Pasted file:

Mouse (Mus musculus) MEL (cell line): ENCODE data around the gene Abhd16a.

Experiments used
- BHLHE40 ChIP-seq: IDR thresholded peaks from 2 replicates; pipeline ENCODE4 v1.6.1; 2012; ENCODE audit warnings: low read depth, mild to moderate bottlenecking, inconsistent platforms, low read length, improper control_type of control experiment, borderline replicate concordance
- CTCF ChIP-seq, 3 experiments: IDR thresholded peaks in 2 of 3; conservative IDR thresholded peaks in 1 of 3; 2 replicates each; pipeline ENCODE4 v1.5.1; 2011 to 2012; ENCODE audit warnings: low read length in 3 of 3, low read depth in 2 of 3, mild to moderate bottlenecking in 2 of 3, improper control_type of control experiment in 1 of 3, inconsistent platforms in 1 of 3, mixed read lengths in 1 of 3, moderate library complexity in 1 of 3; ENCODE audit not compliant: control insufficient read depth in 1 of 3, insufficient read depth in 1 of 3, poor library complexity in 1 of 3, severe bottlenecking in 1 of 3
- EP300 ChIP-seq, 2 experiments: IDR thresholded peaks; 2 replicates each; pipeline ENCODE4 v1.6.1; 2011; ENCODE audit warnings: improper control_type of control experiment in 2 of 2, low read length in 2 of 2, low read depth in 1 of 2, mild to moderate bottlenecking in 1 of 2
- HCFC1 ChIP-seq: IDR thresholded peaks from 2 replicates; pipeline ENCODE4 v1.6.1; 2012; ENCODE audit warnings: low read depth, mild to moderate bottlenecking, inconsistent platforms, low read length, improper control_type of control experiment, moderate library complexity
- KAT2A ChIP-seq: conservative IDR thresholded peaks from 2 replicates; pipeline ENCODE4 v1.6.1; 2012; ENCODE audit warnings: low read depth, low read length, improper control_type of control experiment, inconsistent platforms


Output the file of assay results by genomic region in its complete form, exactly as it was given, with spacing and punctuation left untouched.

Mouse (Mus musculus) MEL (cell line): ENCODE data around the gene Abhd16a.

Experiments used
- BHLHE40 ChIP-seq: IDR thresholded peaks from 2 replicates; pipeline ENCODE4 v1.6.1; 2012; ENCODE audit warnings: low read depth, mild to moderate bottlenecking, inconsistent platforms, low read length, improper control_type of control experiment, borderline replicate concordance
- CTCF ChIP-seq, 3 experiments: IDR thresholded peaks in 2 of 3; conservative IDR thresholded peaks in 1 of 3; 2 replicates each; pipeline ENCODE4 v1.5.1; 2011 to 2012; ENCODE audit warnings: low read length in 3 of 3, low read depth in 2 of 3, mild to moderate bottlenecking in 2 of 3, improper control_type of control experiment in 1 of 3, inconsistent platforms in 1 of 3, mixed read lengths in 1 of 3, moderate library complexity in 1 of 3; ENCODE audit not compliant: control insufficient read depth in 1 of 3, insufficient read depth in 1 of 3, poor library complexity in 1 of 3, severe bottlenecking in 1 of 3
- EP300 ChIP-seq, 2 experiments: IDR thresholded peaks; 2 replicates each; pipeline ENCODE4 v1.6.1; 2011; ENCODE audit warnings: improper control_type of control experiment in 2 of 2, low read length in 2 of 2, low read depth in 1 of 2, mild to moderate bottlenecking in 1 of 2
- HCFC1 ChIP-seq: IDR thresholded peaks from 2 replicates; pipeline ENCODE4 v1.6.1; 2012; ENCODE audit warnings: low read depth, mild to moderate bottlenecking, inconsistent platforms, low read length, improper control_type of control experiment, moderate library complexity
- KAT2A ChIP-seq: conservative IDR thresholded peaks from 2 replicates; pipeline ENCODE4 v1.6.1; 2012; ENCODE audit warnings: low read depth, low read length, improper control_type of control experiment, inconsistent platforms